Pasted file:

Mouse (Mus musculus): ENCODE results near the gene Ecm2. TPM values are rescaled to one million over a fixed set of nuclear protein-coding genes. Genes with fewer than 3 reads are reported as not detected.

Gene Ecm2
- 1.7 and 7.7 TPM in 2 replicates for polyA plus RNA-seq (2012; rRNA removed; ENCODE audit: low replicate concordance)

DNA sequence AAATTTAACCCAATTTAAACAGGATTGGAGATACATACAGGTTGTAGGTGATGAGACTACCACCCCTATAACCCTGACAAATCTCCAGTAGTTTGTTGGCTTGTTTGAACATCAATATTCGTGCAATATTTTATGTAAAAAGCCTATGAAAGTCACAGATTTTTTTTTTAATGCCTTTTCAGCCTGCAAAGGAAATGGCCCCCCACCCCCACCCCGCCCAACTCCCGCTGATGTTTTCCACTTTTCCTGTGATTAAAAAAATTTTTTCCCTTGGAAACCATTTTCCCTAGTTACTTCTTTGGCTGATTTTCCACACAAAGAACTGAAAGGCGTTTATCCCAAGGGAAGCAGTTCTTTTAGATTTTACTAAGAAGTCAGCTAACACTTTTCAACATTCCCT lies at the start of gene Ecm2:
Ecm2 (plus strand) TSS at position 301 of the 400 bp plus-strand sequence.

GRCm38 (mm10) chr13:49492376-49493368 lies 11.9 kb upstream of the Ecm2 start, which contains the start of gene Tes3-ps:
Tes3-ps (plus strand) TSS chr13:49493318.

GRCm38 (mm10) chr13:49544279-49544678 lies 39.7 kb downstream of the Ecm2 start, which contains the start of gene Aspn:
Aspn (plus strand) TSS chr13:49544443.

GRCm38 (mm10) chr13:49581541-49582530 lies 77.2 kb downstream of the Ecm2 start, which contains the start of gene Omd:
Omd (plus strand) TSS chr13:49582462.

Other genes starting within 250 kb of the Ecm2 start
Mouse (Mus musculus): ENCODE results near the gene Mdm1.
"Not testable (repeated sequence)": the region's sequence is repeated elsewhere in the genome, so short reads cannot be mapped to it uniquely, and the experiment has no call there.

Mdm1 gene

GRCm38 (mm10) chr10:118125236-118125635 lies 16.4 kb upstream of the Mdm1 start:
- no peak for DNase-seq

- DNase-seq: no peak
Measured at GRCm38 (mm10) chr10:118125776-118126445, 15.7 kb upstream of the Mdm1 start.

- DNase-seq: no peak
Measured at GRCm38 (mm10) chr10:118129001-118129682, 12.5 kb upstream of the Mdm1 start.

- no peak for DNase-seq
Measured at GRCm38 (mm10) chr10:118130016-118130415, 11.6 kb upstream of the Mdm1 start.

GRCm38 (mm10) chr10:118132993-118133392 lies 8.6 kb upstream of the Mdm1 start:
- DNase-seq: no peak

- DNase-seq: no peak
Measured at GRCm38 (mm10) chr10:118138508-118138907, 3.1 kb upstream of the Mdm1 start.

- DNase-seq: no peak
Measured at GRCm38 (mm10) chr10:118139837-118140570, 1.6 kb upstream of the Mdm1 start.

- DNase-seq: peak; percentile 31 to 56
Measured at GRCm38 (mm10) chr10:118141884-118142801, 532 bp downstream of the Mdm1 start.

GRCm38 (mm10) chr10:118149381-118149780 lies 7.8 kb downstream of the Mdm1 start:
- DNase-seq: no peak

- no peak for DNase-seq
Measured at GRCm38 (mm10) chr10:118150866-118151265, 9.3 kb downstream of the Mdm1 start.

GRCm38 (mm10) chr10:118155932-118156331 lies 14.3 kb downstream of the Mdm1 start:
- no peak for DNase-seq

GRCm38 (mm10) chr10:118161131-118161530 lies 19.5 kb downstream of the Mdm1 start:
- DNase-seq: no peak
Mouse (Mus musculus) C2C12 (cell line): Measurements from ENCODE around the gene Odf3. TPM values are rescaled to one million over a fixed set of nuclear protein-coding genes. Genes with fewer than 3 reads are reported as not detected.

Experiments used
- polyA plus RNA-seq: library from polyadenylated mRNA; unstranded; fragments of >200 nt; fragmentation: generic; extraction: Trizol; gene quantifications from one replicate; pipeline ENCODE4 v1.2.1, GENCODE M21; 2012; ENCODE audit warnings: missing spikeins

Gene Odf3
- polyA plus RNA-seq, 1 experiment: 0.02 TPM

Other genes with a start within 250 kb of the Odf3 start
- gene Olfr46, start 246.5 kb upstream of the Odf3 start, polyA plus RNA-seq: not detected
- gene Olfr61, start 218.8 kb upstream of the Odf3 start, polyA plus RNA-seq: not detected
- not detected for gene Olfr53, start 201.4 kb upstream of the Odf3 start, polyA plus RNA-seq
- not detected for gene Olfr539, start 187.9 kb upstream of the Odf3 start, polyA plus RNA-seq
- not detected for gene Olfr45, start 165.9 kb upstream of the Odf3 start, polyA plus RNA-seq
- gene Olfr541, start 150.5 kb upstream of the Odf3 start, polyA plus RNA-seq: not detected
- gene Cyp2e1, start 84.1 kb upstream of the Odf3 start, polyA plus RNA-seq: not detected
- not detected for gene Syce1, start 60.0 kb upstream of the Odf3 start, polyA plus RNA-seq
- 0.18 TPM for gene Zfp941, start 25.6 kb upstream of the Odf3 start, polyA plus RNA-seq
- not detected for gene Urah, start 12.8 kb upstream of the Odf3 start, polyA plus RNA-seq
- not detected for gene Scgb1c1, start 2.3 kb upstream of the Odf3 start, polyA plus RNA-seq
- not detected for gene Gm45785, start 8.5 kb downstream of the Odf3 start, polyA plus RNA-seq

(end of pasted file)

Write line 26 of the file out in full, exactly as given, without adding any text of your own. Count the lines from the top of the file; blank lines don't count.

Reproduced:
- DNase-seq: no peak